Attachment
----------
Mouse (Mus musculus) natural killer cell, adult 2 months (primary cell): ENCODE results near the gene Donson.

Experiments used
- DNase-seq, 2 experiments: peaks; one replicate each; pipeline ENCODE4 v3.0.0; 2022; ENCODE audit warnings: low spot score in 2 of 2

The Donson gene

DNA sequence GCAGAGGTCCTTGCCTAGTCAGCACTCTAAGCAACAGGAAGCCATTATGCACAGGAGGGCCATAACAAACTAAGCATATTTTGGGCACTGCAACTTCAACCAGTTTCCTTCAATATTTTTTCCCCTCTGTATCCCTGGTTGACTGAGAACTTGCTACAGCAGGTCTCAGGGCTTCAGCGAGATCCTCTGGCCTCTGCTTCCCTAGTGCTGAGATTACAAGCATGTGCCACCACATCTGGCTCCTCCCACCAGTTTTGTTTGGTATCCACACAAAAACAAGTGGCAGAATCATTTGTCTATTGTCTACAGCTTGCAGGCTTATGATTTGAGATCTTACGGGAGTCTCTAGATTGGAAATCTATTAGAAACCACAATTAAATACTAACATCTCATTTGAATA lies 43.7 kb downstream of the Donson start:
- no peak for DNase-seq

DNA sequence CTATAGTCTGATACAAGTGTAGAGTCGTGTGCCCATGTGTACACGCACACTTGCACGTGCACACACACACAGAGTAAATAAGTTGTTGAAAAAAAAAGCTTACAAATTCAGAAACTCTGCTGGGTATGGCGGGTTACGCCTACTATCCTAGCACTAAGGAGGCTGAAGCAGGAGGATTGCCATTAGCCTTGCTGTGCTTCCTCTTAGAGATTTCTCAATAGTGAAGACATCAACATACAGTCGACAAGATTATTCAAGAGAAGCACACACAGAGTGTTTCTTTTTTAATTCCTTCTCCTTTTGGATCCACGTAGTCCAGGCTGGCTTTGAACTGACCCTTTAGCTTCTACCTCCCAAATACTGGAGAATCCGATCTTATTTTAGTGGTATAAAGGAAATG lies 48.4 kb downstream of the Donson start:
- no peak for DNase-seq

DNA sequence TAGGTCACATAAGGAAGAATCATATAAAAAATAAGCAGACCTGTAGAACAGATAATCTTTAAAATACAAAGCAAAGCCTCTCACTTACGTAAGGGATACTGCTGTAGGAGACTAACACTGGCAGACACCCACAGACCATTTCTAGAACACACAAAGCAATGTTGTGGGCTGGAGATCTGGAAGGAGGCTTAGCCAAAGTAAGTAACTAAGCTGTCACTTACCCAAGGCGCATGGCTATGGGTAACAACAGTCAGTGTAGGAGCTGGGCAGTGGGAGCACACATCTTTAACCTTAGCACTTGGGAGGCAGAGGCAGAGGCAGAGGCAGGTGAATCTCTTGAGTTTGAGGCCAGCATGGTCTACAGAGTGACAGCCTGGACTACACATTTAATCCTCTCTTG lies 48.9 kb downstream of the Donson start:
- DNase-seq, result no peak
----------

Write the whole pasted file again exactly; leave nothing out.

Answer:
Mouse (Mus musculus) natural killer cell, adult 2 months (primary cell): ENCODE results near the gene Donson.

Experiments used
- DNase-seq, 2 experiments: peaks; one replicate each; pipeline ENCODE4 v3.0.0; 2022; ENCODE audit warnings: low spot score in 2 of 2

The Donson gene

DNA sequence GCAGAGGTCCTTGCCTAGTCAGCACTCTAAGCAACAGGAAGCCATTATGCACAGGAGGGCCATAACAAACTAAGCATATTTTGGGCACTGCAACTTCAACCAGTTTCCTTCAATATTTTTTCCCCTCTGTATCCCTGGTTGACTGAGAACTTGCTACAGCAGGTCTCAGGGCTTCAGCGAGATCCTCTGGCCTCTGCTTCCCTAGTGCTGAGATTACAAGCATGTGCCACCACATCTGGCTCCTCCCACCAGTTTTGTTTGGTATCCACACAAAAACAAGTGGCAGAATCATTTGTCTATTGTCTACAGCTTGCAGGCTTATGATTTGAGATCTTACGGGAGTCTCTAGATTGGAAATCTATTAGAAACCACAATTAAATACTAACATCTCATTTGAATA lies 43.7 kb downstream of the Donson start:
- no peak for DNase-seq

DNA sequence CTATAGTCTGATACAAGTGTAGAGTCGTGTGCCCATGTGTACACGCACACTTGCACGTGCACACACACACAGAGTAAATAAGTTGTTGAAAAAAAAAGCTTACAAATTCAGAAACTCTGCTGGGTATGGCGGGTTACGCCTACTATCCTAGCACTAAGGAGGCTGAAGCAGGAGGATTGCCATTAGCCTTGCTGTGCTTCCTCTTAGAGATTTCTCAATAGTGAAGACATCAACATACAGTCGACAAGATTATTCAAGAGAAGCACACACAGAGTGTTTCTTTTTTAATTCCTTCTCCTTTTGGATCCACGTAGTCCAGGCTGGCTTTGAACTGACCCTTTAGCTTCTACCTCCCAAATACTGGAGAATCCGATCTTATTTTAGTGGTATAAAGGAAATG lies 48.4 kb downstream of the Donson start:
- no peak for DNase-seq

DNA sequence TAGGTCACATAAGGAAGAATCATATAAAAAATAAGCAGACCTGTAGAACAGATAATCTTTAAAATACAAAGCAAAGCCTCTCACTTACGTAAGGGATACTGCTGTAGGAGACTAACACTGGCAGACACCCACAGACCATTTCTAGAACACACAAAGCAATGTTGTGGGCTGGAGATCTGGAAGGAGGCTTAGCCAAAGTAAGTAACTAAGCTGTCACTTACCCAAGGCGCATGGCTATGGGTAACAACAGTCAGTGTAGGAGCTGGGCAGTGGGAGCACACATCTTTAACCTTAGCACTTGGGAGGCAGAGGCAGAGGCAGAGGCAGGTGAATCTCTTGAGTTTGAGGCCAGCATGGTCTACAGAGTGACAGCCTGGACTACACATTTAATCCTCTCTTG lies 48.9 kb downstream of the Donson start:
- DNase-seq, result no peak